By KENNEDY CHESOLI
(photo credit: Nation Media0
It may be dawning on Kenyans that the Directorate of Criminal Investigations (DCI) and the Office of the Director of Public Prosecution (ODPP) are appendages of State House. They are neither autonomous nor independent as expected.
We have a rich list of suspects arraigned or alleged to be under investigation which, if examined, paints a disturbing picture of bias.
It’s clear: sympathisers of the “Tangatanga” movement, which is allied to Deputy President William Ruto, have higher chances of being hauled to court over corruption allegations than any other group.
This weaponisation of the war on corruption is undemocratic and counterproductive.
Kenyans have the right to question the use of taxpayers’ money on the Building Bridges Initiative (BBI) — a private initiative by President Kenyatta and opposition chief Raila Odinga whose task force members were handpicked in secrecy.
The public neither vetted them nor reviewed and contributed to their terms of reference.
DOUBTS ON BBI
Critics have rightfully noted that the process itself undermines our collective aspirations for a democratic society anchored on constitutional offices and commissions.
Besides, it is foolhardy for 47 million Kenyans to stake their hope on just two individuals to find solutions to our deep-seated social and economic challenges.
Kenya, as much of Africa, has worked hard to rid itself of the debilitating ‘Big Man’ disease.
We have chosen the pathway of popular democracy, the rule of law and constitutionalism. It would, therefore, be a mistake to permit the rise, once again, of this failed system of governance.
Kenyans are increasingly speaking up regarding BBI. Some are asking the President and Mr Odinga to give up control of the process by expanding its task force to include all stakeholders.
Contrary to claims that the ‘Handshake’ united the country, Aden Duale, the majority leader in the National Assembly, now says it has a polarising effect.
Others see it as nothing more than unnecessary distraction from the financial hardship Kenyans face.
Worse, there are those who perceive it as part of the succession politics and a controversial pathway designed to birth political formations ahead of the 2022 elections.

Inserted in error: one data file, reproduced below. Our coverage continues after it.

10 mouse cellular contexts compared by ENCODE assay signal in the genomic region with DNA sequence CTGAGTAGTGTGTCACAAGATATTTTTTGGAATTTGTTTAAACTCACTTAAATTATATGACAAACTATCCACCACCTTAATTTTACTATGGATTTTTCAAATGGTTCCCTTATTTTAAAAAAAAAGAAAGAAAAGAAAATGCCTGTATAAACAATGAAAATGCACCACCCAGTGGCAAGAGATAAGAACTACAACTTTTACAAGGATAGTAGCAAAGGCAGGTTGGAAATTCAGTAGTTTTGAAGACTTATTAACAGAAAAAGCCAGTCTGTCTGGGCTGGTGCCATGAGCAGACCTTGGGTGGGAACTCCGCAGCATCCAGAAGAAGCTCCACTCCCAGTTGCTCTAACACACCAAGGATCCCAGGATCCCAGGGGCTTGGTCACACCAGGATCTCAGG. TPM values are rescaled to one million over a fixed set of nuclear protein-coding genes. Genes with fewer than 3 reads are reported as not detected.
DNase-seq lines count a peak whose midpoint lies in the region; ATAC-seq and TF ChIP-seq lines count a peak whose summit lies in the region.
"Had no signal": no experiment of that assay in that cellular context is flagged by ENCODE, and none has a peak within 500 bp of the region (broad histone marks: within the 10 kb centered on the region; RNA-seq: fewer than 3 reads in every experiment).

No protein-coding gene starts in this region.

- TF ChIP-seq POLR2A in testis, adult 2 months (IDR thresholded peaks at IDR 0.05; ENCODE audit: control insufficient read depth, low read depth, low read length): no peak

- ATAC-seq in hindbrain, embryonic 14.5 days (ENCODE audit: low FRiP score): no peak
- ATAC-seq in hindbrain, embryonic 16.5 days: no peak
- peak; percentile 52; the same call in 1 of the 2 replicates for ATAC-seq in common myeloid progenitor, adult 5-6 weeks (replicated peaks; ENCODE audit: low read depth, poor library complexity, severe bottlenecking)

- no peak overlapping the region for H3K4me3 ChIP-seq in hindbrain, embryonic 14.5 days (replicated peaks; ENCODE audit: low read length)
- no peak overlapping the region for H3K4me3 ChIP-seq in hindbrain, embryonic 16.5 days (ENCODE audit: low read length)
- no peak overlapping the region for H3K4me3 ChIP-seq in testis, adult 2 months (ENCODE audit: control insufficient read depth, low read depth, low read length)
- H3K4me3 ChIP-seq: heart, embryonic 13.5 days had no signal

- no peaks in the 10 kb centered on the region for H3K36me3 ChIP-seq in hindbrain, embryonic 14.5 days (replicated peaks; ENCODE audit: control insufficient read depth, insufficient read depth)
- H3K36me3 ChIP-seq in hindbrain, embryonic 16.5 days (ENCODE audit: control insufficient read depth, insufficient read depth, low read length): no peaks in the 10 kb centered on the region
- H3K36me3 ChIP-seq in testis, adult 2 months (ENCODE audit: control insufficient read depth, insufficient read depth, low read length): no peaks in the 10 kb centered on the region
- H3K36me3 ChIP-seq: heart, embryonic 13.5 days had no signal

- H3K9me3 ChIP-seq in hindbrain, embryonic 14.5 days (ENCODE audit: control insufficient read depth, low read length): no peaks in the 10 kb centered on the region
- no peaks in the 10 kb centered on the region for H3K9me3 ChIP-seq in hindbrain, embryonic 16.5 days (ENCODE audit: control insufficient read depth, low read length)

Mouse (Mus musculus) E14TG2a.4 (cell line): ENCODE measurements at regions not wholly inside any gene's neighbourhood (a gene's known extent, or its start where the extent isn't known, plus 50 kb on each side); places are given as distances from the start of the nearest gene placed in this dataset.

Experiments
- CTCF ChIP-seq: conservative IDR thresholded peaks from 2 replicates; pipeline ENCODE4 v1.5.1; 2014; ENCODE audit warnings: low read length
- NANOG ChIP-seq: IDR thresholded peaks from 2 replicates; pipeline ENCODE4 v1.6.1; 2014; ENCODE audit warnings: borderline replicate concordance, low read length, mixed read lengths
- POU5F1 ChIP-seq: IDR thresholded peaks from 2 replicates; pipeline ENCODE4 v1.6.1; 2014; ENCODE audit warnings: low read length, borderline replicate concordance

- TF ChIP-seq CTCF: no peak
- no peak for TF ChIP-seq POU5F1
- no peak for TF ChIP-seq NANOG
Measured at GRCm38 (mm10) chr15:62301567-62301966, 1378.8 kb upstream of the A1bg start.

Corruption engenders poverty and inequality through inept leadership, loss of public resources, failing institutions and crony capitalism.
There’s widespread abuse of office at both national and county levels. But while the public expects law enforcers to indiscriminately fight corruption, this may not happen.
It is unimaginable that the DCI could today investigate graft allegations against, say, the President or his close allies.
There is no sufficient firewall to guarantee real independence and autonomy to the DCI or ODPP.
On the contrary, the Executive can manipulate them to engage in partisan and biased investigation and prosecution.
Some see it as an overreach of authority for the President, through his national officers, to occasion the stepping aside of a sitting governor accused of corruption.
In the spirit of devolution, it would be imperative to guarantee the autonomy and independence of county governments.
The President could, essentially, force governors with divergent political and economic ideology to step aside by instituting frivolous cases against them.
There are plans for legislation that would give immunity to sitting governors. While it is a positive attempt, it’s problematic, especially for governors doing back-to-back terms.
We simply cannot wait for 10 years to bring a corrupt governor to justice.
One option would be to devolve DCIs and ODPPs to the counties as elective positions — as it’s the case in some jurisdictions.
That could empower counties to investigate and prosecute crimes and give citizens the capacity to hire and fire such officers with re-election chances based on performance rather than patronage.
Probably more importantly, it would protect devolution by creating a firewall to prevent national governments from interfering with county leaderships.
This article was originally published on The Nation.